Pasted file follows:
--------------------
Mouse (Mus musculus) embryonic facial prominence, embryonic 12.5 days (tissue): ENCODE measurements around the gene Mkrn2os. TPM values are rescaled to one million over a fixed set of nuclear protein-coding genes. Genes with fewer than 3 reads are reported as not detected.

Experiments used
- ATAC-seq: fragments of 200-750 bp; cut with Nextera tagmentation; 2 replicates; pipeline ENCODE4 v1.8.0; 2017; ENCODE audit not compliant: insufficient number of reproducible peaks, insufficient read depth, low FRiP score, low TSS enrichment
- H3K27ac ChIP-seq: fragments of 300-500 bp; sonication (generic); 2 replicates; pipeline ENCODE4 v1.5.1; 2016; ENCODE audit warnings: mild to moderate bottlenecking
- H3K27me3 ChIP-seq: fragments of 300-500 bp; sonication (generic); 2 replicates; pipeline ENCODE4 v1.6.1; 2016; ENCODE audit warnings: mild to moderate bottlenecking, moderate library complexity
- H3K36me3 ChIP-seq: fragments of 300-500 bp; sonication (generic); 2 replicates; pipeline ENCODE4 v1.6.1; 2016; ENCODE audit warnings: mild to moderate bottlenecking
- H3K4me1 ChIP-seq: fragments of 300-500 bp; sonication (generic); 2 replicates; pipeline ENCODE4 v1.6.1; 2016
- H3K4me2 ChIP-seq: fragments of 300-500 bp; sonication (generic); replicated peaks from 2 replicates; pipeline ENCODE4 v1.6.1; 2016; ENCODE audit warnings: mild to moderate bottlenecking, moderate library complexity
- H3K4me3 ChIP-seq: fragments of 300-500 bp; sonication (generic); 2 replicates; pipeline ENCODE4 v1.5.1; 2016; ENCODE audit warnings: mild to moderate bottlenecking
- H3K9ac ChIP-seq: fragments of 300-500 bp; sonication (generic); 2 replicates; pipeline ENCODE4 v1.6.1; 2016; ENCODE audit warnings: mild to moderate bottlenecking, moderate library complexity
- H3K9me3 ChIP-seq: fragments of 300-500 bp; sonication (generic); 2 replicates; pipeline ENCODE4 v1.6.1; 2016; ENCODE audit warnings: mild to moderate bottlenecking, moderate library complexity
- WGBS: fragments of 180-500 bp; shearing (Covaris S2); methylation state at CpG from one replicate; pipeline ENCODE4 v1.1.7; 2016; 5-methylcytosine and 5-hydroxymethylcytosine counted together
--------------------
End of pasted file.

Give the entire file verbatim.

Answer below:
Mouse (Mus musculus) embryonic facial prominence, embryonic 12.5 days (tissue): ENCODE measurements around the gene Mkrn2os. TPM values are rescaled to one million over a fixed set of nuclear protein-coding genes. Genes with fewer than 3 reads are reported as not detected.

Experiments used
- ATAC-seq: fragments of 200-750 bp; cut with Nextera tagmentation; 2 replicates; pipeline ENCODE4 v1.8.0; 2017; ENCODE audit not compliant: insufficient number of reproducible peaks, insufficient read depth, low FRiP score, low TSS enrichment
- H3K27ac ChIP-seq: fragments of 300-500 bp; sonication (generic); 2 replicates; pipeline ENCODE4 v1.5.1; 2016; ENCODE audit warnings: mild to moderate bottlenecking
- H3K27me3 ChIP-seq: fragments of 300-500 bp; sonication (generic); 2 replicates; pipeline ENCODE4 v1.6.1; 2016; ENCODE audit warnings: mild to moderate bottlenecking, moderate library complexity
- H3K36me3 ChIP-seq: fragments of 300-500 bp; sonication (generic); 2 replicates; pipeline ENCODE4 v1.6.1; 2016; ENCODE audit warnings: mild to moderate bottlenecking
- H3K4me1 ChIP-seq: fragments of 300-500 bp; sonication (generic); 2 replicates; pipeline ENCODE4 v1.6.1; 2016
- H3K4me2 ChIP-seq: fragments of 300-500 bp; sonication (generic); replicated peaks from 2 replicates; pipeline ENCODE4 v1.6.1; 2016; ENCODE audit warnings: mild to moderate bottlenecking, moderate library complexity
- H3K4me3 ChIP-seq: fragments of 300-500 bp; sonication (generic); 2 replicates; pipeline ENCODE4 v1.5.1; 2016; ENCODE audit warnings: mild to moderate bottlenecking
- H3K9ac ChIP-seq: fragments of 300-500 bp; sonication (generic); 2 replicates; pipeline ENCODE4 v1.6.1; 2016; ENCODE audit warnings: mild to moderate bottlenecking, moderate library complexity
- H3K9me3 ChIP-seq: fragments of 300-500 bp; sonication (generic); 2 replicates; pipeline ENCODE4 v1.6.1; 2016; ENCODE audit warnings: mild to moderate bottlenecking, moderate library complexity
- WGBS: fragments of 180-500 bp; shearing (Covaris S2); methylation state at CpG from one replicate; pipeline ENCODE4 v1.1.7; 2016; 5-methylcytosine and 5-hydroxymethylcytosine counted together